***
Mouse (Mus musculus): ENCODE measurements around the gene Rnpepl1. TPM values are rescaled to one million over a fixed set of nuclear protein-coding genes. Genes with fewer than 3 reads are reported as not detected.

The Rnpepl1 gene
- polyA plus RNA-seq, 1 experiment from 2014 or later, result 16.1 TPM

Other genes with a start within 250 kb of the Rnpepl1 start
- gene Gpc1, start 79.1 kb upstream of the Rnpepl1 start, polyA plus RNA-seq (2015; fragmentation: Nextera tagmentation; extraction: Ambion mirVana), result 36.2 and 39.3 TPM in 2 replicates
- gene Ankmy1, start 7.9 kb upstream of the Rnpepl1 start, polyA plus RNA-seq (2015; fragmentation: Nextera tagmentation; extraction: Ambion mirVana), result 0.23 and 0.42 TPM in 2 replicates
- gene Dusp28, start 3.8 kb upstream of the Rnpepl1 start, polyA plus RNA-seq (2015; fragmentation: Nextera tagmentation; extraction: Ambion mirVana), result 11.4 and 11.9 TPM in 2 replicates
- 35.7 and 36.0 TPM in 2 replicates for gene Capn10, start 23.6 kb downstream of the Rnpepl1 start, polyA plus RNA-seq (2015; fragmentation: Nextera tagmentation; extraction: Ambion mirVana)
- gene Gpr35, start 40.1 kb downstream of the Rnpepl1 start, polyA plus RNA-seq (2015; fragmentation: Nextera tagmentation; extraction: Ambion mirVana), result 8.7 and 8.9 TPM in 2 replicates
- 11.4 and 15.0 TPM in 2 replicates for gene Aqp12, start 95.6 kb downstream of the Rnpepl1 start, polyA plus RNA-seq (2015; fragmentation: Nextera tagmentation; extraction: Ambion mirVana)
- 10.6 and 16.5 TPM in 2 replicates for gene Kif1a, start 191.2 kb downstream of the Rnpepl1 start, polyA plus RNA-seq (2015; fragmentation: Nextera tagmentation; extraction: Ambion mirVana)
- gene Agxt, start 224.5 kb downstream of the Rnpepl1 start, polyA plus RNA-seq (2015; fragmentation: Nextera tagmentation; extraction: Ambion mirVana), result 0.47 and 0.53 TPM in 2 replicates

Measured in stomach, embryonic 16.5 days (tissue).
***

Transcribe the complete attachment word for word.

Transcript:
Mouse (Mus musculus): ENCODE measurements around the gene Rnpepl1. TPM values are rescaled to one million over a fixed set of nuclear protein-coding genes. Genes with fewer than 3 reads are reported as not detected.

The Rnpepl1 gene
- polyA plus RNA-seq, 1 experiment from 2014 or later, result 16.1 TPM

Other genes with a start within 250 kb of the Rnpepl1 start
- gene Gpc1, start 79.1 kb upstream of the Rnpepl1 start, polyA plus RNA-seq (2015; fragmentation: Nextera tagmentation; extraction: Ambion mirVana), result 36.2 and 39.3 TPM in 2 replicates
- gene Ankmy1, start 7.9 kb upstream of the Rnpepl1 start, polyA plus RNA-seq (2015; fragmentation: Nextera tagmentation; extraction: Ambion mirVana), result 0.23 and 0.42 TPM in 2 replicates
- gene Dusp28, start 3.8 kb upstream of the Rnpepl1 start, polyA plus RNA-seq (2015; fragmentation: Nextera tagmentation; extraction: Ambion mirVana), result 11.4 and 11.9 TPM in 2 replicates
- 35.7 and 36.0 TPM in 2 replicates for gene Capn10, start 23.6 kb downstream of the Rnpepl1 start, polyA plus RNA-seq (2015; fragmentation: Nextera tagmentation; extraction: Ambion mirVana)
- gene Gpr35, start 40.1 kb downstream of the Rnpepl1 start, polyA plus RNA-seq (2015; fragmentation: Nextera tagmentation; extraction: Ambion mirVana), result 8.7 and 8.9 TPM in 2 replicates
- 11.4 and 15.0 TPM in 2 replicates for gene Aqp12, start 95.6 kb downstream of the Rnpepl1 start, polyA plus RNA-seq (2015; fragmentation: Nextera tagmentation; extraction: Ambion mirVana)
- 10.6 and 16.5 TPM in 2 replicates for gene Kif1a, start 191.2 kb downstream of the Rnpepl1 start, polyA plus RNA-seq (2015; fragmentation: Nextera tagmentation; extraction: Ambion mirVana)
- gene Agxt, start 224.5 kb downstream of the Rnpepl1 start, polyA plus RNA-seq (2015; fragmentation: Nextera tagmentation; extraction: Ambion mirVana), result 0.47 and 0.53 TPM in 2 replicates

Measured in stomach, embryonic 16.5 days (tissue).